JFK Airport New York. Shutterstock

A former cab driver has been awarded $6.6 million two months after a liability jury found that the Port Authority of New York and New Jersey failed to shut down sprinklers at John F. Kennedy International Airport, causing a road to freeze and cars to crash.

A damages jury awarded the $6.6 million to Robert Favors on Tuesday—$4 million for future medical expenses, $240,000 for past medical expenses, $1.375 million for future pain and suffering and $1 million for past pain and suffering—according to his lawyer, Howard Frederick of Silbowitz, Garafola, Silbowitz, Schatz & Frederick in Manhattan.

In April, a six-person liability jury in Brooklyn Supreme Court found the Port Authority was responsible for the Nov. 22, 2008, collision because the agency controlled a computer system that operated lawn sprinklers throughout the airport’s massive grounds.

Several other defendants originally named in Favors v. Port Authority, 27151/09, including contractors and subcontractors hired by the Port Authority to help operate the sprinkler system, were found not liable, Frederick said.

Karla Denalli, a Port Authority attorney who represented the agency, could not be reached for comment this week.

Favors was driving alone in a leased cab at 7:35 a.m. when he rode onto airport grounds using the Van Wyck Expressway at Federal Circle, Frederick said. He quickly came upon 300 feet of road that was a “sheet of ice,” Frederick said, causing him to lose control and collide into another vehicle that had already piled up near two other crashed cars.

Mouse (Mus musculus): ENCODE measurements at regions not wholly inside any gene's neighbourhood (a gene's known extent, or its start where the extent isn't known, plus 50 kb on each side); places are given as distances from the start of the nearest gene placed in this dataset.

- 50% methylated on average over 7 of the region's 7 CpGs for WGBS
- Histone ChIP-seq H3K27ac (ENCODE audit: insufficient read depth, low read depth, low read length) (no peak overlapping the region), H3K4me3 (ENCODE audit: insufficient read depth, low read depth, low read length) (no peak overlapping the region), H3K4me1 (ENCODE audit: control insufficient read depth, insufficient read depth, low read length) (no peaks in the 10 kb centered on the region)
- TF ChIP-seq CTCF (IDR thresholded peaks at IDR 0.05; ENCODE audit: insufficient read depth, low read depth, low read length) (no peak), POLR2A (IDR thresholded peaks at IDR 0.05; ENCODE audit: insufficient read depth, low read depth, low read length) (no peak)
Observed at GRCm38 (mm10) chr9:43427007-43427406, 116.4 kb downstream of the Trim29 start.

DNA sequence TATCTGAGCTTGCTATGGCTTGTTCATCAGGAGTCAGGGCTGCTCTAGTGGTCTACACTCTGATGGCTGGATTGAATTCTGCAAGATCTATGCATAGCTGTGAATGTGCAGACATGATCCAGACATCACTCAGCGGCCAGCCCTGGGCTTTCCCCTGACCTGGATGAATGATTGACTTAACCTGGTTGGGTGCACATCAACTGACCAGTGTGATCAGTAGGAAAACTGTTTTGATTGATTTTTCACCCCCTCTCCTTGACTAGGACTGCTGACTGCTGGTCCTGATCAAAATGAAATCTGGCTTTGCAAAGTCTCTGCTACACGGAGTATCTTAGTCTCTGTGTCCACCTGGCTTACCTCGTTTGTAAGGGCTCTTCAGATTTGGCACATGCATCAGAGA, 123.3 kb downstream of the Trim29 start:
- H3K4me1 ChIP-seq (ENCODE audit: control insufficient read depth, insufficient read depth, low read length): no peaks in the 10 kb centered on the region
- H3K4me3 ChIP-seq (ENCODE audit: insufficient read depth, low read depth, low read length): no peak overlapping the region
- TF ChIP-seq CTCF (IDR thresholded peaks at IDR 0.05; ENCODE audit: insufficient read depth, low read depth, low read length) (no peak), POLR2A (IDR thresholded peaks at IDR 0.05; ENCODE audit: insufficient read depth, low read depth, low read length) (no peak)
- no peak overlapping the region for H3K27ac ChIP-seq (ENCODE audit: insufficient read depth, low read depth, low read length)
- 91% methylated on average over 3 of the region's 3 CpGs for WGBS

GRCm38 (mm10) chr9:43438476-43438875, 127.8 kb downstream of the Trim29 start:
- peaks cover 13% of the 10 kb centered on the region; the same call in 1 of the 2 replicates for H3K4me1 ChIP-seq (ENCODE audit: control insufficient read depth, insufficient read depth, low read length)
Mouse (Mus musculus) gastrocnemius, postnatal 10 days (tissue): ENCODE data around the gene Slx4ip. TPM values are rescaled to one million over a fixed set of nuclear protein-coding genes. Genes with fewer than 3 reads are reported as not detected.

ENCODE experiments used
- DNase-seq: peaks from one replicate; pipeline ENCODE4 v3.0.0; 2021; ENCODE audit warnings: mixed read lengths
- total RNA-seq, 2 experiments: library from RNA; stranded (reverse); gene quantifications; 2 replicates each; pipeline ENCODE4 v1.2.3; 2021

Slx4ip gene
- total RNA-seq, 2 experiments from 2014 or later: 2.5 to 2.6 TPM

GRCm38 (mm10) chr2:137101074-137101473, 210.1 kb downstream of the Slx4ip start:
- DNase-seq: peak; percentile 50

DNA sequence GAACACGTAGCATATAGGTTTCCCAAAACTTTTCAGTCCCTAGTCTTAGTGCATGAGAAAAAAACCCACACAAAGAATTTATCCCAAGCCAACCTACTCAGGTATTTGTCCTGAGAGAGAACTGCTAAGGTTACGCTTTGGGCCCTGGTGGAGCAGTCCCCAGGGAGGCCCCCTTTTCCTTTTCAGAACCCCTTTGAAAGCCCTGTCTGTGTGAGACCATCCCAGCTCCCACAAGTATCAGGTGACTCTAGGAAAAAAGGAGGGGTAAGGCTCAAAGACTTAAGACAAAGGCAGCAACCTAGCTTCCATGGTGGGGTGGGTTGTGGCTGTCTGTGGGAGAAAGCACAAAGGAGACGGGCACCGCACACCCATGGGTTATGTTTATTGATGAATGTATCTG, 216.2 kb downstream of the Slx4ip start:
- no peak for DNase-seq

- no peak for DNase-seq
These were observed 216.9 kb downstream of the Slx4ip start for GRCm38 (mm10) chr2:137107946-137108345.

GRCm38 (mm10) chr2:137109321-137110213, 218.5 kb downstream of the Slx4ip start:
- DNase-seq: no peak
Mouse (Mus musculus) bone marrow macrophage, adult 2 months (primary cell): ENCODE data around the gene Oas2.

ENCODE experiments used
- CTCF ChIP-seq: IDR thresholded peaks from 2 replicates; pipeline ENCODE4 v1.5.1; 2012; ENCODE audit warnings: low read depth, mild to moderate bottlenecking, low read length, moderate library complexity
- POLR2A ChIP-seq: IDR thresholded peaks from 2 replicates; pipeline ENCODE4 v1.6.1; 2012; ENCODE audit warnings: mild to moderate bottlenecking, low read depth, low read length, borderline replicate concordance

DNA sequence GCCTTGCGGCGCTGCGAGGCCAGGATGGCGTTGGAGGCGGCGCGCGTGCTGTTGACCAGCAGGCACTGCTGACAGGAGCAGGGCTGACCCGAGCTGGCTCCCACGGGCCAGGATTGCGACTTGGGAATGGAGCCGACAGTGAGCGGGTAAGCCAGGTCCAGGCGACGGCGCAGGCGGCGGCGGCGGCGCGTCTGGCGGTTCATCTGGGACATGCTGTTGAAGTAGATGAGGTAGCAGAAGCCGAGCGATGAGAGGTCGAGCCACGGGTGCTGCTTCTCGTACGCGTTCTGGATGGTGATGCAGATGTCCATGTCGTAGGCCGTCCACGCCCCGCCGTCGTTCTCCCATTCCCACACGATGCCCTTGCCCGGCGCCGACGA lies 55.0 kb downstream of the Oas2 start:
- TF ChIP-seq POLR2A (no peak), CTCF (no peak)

Favors’ knees bashed into the taxi’s dash, and he suffered torn meniscuses in his knees and a herniated disk in his back’s lumbar region. Eventually, Favors, now 56, had six surgeries including multiple arthroscopic knee and knee replacement surgeries, and received physical therapy.

At this spring’s two-and-a-half-week liability trial, Favors proved that the Port Authority ultimately had control over the sprinkler system, Frederick said. He said the Port Authority had argued for years that other defendants, including The Brickman Group, a contracted landscaping company and subcontractor Metro Irrigation and Maintenance, were responsible.

In addition, Frederick said he and his team showed that the Port Authority, according to its own policies, was supposed to have shut down the sprinkler system for the cold season a week before the accident took place.

But there had been a late planting of shrubbery that year, and in the days before Nov. 22, 2008, the average temperatures had been warm, the jury was told.

On the morning of the accident temperatures were only in the 20s.

Frederick said he believes one key to winning millions of dollars in damages was using a series of medical witnesses who all had treated Favors themselves.

“He had a complicated course of medical treatment, but I think it carried a lot of weight with the jury that all of the doctors who testified for him actually treated him,” rather than using outside experts, Frederick said.

“It was a very long haul for Robert Favors,” the attorney added, referring to the fact that the suit began in 2009, “but it gave him a great deal of satisfaction to receive the verdict.”

Pavel Kandell, a town car cab driver who also crashed at the scene, filed a separate action that was eventually consolidated with Favors’. Kandell settled for an undisclosed amount before Favors’ damages trial this month, Frederick said.

Both the liability and damages trials were presided over by Brooklyn Supreme Court Justice Edgar Walker.

In settlement discussions prior to the liability trial, Favors’ last demand was for $5 million and the Port Authority’s last offer was for $1.25 million, Frederick noted.